Off to a good start

Regular classes started on Wednesday. Despite my having tried to condense my “this is what the class looks like” stuff so I could get into actual content, I only had a few minutes for math in 3 of the classes, and didn’t get to it at all in the other two. That was a bit sad for me.

The main reason for that, though, was that I went ahead and introduced standards-based grading to the kids, and it took longer than I expected. (Amazingly, despite MY having mulled this thing over for several weeks, it was totally new to them!) But they are very enthusiastic about the concept. I was reading through my description, and they were kind of staring at me glassy-eyed, and then I stopped reading and said, “That means that if I give a test on Thursday, and you don’t really get it on Thursday, but over the weekend you practice and then you come in on Monday and show me, I will change your grade to show that you really do understand it.” In every single class, that was what got their attention. I think they’re currently thinking that it’s too good to be true. :)

I do have a few kids who seem worried about my not grading their homework. I reassured them that (1) they will have the answers ahead of time, so they’ll be able to see if they’re doing it correctly, (2) we will go over problems that confused them in class the next day, and (3) I will look over any individual student’s homework and give more specific feedback if he or she wants me to do so. Also, I’m keeping track of whether they’re doing the homework or not in an “ungraded” category in my grade book, just on a 0-1-2 scale, so that if I see they’re having trouble understanding, I have a record of their practice and can say “you need to try doing your homework” or “you’re already doing your homework, so let’s figure out another strategy to help you.” With all those things in place, the kids who were worried seemed satisfied.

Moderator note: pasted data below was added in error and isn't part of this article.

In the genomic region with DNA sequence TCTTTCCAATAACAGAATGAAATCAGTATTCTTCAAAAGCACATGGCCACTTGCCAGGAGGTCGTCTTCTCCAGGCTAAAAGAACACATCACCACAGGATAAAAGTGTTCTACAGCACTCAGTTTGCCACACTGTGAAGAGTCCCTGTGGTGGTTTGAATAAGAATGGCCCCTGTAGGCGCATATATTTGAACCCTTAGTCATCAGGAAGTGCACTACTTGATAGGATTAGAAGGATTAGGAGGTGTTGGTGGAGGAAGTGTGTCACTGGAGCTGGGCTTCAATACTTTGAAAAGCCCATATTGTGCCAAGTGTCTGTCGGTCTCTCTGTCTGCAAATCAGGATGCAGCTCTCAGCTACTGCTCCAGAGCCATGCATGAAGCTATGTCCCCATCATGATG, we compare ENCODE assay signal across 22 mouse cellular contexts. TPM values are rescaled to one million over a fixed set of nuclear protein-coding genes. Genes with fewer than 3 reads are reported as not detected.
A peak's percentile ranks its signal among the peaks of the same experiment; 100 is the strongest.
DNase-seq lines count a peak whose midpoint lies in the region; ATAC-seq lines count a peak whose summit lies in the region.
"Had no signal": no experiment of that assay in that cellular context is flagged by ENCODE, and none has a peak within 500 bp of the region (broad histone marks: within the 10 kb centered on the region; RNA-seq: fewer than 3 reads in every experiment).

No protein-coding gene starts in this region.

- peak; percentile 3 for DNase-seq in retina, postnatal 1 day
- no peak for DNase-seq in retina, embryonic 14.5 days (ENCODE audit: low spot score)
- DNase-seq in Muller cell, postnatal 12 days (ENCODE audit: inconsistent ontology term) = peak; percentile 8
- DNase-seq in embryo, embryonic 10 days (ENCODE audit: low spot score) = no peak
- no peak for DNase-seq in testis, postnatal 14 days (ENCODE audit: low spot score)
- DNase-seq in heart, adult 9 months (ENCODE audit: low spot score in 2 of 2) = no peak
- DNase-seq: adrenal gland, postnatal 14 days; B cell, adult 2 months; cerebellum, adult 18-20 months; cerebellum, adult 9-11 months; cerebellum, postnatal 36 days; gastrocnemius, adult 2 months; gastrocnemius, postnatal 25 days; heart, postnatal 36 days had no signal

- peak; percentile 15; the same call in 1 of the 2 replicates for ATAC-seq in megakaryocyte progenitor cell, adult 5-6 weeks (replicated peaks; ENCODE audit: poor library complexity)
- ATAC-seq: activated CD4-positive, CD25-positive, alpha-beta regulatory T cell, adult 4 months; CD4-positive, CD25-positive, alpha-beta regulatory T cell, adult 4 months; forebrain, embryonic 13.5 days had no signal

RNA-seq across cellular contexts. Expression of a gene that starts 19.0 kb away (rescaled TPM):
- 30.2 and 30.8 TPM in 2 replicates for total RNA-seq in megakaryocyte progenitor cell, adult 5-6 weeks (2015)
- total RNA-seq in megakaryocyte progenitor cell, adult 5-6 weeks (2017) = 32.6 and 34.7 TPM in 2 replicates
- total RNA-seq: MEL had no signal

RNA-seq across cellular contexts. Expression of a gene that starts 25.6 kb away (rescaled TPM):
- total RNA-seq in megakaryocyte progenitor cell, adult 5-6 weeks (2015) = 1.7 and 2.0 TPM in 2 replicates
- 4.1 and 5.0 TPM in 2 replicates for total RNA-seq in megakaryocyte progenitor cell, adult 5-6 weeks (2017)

I told the other high school math teacher about SBG, and she is on board and using it in her classes as well (though her implementation is a little different, like she’s using a 5-point scale where I’m using a 4-point one). I’ve also talked about it with teachers in other subject areas, and while they’re not yet drinking the kool-aid, they’re talking about how tasty it looks. :) One English teacher in particular is really interested in learning more about it with the goal of possibly switching to SBG for the second semester. Do you know of any English edubloggers using SBG? If so, let me know so I can point her to them to read.

I have about a million thoughts on how my first couple of days of actual math lessons went, but I don’t have the energy to post them right now, as Little Precious was up sick all last night. So I’ll just leave you all a picture of the door to my classroom:

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